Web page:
This paper examines the challenges posed by domestic judicial mechanisms to address the liability of natural resources companies for human rights abuses and environmentally harmful activities, through the foreign operations of their subsidiaries. It explores the conceptual difficulties underlying the notion of liability at national law for violating international norms and it highlights current challenges raised by the arguments made before the United States Supreme Court in the Kiobel case to stop victims of human rights violations from bringing claims under the Alien Tort Statute for corporate abuses committed in the territory of a foreign state. The paper raises the concern that corporate impunity for violation of human rights norms might become justified at national law by the difficulty to find sources of international law to hold corporations liable for violation of international norms. It finally sheds light on enforcement challenges for establishing private rights of action and determining liability of corporate actors, arguing that the reluctance of national courts to expand principles of corporate liability and extraterritorial jurisdiction for corporate harms might affect long-term reforms to hold natural resources companies liable for their abuse of international human rights norms.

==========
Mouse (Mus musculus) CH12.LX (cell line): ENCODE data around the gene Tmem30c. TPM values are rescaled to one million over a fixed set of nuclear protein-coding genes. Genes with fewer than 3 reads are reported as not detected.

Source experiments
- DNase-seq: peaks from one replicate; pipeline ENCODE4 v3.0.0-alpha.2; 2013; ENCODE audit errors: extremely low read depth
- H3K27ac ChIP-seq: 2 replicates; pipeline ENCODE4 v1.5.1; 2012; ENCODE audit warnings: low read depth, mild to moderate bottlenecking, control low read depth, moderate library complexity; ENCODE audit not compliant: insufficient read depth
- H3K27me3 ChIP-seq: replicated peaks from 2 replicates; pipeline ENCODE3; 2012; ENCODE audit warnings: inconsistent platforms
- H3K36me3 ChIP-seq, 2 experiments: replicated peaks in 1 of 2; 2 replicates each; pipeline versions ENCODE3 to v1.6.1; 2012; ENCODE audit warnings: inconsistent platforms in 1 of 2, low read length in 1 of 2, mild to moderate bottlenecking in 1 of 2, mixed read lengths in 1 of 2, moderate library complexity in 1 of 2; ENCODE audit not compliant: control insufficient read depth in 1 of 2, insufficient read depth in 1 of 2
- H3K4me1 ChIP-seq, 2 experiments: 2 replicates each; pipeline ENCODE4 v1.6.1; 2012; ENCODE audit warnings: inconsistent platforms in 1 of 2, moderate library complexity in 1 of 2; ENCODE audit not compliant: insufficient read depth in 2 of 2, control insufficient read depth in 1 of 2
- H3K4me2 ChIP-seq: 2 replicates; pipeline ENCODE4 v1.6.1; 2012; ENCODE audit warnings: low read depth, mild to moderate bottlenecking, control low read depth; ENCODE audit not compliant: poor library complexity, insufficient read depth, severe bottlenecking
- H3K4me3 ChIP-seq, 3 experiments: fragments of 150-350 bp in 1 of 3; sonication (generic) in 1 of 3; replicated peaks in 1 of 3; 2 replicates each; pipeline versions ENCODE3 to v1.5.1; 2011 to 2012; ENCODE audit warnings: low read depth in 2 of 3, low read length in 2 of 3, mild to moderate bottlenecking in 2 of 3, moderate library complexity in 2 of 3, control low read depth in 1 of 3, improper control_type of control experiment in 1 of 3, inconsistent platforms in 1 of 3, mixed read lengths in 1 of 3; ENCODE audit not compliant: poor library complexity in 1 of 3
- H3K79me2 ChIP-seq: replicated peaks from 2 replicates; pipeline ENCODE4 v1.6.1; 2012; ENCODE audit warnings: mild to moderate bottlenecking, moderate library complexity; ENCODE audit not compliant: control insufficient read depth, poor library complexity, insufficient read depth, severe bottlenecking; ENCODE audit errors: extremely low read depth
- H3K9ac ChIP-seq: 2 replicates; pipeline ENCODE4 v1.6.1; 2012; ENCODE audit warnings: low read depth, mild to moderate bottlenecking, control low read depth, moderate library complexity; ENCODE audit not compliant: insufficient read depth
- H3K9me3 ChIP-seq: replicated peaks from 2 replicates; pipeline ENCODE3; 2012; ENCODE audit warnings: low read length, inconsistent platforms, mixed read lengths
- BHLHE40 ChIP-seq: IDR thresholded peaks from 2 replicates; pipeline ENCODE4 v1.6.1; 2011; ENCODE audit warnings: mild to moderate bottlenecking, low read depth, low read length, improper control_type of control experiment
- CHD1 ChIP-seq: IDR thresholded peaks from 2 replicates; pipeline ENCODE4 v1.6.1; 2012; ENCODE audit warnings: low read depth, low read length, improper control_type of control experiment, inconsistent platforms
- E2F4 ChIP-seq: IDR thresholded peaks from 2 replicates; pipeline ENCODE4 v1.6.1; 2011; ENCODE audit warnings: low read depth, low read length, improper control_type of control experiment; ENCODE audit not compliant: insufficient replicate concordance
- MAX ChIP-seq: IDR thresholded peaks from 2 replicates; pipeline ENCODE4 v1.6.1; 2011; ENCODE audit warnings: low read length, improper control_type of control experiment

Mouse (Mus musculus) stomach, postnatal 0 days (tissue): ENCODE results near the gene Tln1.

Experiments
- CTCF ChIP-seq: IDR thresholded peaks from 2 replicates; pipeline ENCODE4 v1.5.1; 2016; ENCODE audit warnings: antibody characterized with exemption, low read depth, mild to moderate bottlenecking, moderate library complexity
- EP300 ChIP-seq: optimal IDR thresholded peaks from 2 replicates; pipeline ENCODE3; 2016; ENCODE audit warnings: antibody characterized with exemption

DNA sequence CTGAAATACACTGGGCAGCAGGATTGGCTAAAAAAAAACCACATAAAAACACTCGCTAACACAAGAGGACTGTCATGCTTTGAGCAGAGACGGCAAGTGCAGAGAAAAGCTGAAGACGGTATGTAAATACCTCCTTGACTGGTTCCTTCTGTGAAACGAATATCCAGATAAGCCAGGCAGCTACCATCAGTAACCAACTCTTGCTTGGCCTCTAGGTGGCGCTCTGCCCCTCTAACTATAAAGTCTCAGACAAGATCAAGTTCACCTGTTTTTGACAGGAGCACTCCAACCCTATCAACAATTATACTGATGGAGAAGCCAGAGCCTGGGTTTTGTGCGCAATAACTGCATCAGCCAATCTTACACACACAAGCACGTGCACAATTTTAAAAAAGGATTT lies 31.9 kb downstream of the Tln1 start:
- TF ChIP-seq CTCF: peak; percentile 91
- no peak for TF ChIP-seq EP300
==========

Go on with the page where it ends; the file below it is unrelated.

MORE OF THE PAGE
How to Cite:
Salas-Fouksmann, O., (2015) “Corporate Liability of Energy/Natural Resources Companies at National Law for Breach of International Human Rights Norms”, Journal of Law and Jurisprudence 2(1).